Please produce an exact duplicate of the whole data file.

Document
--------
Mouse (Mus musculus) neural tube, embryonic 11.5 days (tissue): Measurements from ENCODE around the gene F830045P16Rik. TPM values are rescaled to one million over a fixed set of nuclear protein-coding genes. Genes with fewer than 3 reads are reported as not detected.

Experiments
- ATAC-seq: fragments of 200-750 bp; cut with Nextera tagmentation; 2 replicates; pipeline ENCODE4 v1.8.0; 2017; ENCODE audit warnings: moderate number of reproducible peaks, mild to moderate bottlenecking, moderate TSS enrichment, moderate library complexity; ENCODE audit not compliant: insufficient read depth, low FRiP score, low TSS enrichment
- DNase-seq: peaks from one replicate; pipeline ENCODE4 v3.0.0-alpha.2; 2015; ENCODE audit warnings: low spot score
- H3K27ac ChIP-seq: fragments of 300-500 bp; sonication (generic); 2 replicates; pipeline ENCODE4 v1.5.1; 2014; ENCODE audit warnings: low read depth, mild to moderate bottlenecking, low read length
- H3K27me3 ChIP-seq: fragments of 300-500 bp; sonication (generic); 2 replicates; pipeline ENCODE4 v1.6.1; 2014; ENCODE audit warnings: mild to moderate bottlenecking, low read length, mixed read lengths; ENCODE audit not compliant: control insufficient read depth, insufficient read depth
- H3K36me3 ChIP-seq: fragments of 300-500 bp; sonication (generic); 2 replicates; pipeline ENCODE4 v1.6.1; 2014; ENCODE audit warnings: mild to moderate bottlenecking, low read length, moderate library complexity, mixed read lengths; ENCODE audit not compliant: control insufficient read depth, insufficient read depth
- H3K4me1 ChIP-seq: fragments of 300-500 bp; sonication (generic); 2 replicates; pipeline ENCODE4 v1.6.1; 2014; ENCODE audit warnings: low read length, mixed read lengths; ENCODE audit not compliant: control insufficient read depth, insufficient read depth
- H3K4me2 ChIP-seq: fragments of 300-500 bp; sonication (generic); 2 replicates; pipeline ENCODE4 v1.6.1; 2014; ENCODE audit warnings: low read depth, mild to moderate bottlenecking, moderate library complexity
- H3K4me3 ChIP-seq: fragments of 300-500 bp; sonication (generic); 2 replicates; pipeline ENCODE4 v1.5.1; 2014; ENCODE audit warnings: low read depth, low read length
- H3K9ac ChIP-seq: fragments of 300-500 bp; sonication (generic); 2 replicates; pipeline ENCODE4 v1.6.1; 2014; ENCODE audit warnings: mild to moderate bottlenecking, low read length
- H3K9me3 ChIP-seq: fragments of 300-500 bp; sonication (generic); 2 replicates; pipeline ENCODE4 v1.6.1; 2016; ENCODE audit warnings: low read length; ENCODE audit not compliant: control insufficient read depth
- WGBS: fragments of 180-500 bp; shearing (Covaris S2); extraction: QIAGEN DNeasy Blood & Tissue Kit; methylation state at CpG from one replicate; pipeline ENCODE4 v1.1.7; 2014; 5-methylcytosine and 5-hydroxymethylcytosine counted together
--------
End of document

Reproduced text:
Mouse (Mus musculus) neural tube, embryonic 11.5 days (tissue): Measurements from ENCODE around the gene F830045P16Rik. TPM values are rescaled to one million over a fixed set of nuclear protein-coding genes. Genes with fewer than 3 reads are reported as not detected.

Experiments
- ATAC-seq: fragments of 200-750 bp; cut with Nextera tagmentation; 2 replicates; pipeline ENCODE4 v1.8.0; 2017; ENCODE audit warnings: moderate number of reproducible peaks, mild to moderate bottlenecking, moderate TSS enrichment, moderate library complexity; ENCODE audit not compliant: insufficient read depth, low FRiP score, low TSS enrichment
- DNase-seq: peaks from one replicate; pipeline ENCODE4 v3.0.0-alpha.2; 2015; ENCODE audit warnings: low spot score
- H3K27ac ChIP-seq: fragments of 300-500 bp; sonication (generic); 2 replicates; pipeline ENCODE4 v1.5.1; 2014; ENCODE audit warnings: low read depth, mild to moderate bottlenecking, low read length
- H3K27me3 ChIP-seq: fragments of 300-500 bp; sonication (generic); 2 replicates; pipeline ENCODE4 v1.6.1; 2014; ENCODE audit warnings: mild to moderate bottlenecking, low read length, mixed read lengths; ENCODE audit not compliant: control insufficient read depth, insufficient read depth
- H3K36me3 ChIP-seq: fragments of 300-500 bp; sonication (generic); 2 replicates; pipeline ENCODE4 v1.6.1; 2014; ENCODE audit warnings: mild to moderate bottlenecking, low read length, moderate library complexity, mixed read lengths; ENCODE audit not compliant: control insufficient read depth, insufficient read depth
- H3K4me1 ChIP-seq: fragments of 300-500 bp; sonication (generic); 2 replicates; pipeline ENCODE4 v1.6.1; 2014; ENCODE audit warnings: low read length, mixed read lengths; ENCODE audit not compliant: control insufficient read depth, insufficient read depth
- H3K4me2 ChIP-seq: fragments of 300-500 bp; sonication (generic); 2 replicates; pipeline ENCODE4 v1.6.1; 2014; ENCODE audit warnings: low read depth, mild to moderate bottlenecking, moderate library complexity
- H3K4me3 ChIP-seq: fragments of 300-500 bp; sonication (generic); 2 replicates; pipeline ENCODE4 v1.5.1; 2014; ENCODE audit warnings: low read depth, low read length
- H3K9ac ChIP-seq: fragments of 300-500 bp; sonication (generic); 2 replicates; pipeline ENCODE4 v1.6.1; 2014; ENCODE audit warnings: mild to moderate bottlenecking, low read length
- H3K9me3 ChIP-seq: fragments of 300-500 bp; sonication (generic); 2 replicates; pipeline ENCODE4 v1.6.1; 2016; ENCODE audit warnings: low read length; ENCODE audit not compliant: control insufficient read depth
- WGBS: fragments of 180-500 bp; shearing (Covaris S2); extraction: QIAGEN DNeasy Blood & Tissue Kit; methylation state at CpG from one replicate; pipeline ENCODE4 v1.1.7; 2014; 5-methylcytosine and 5-hydroxymethylcytosine counted together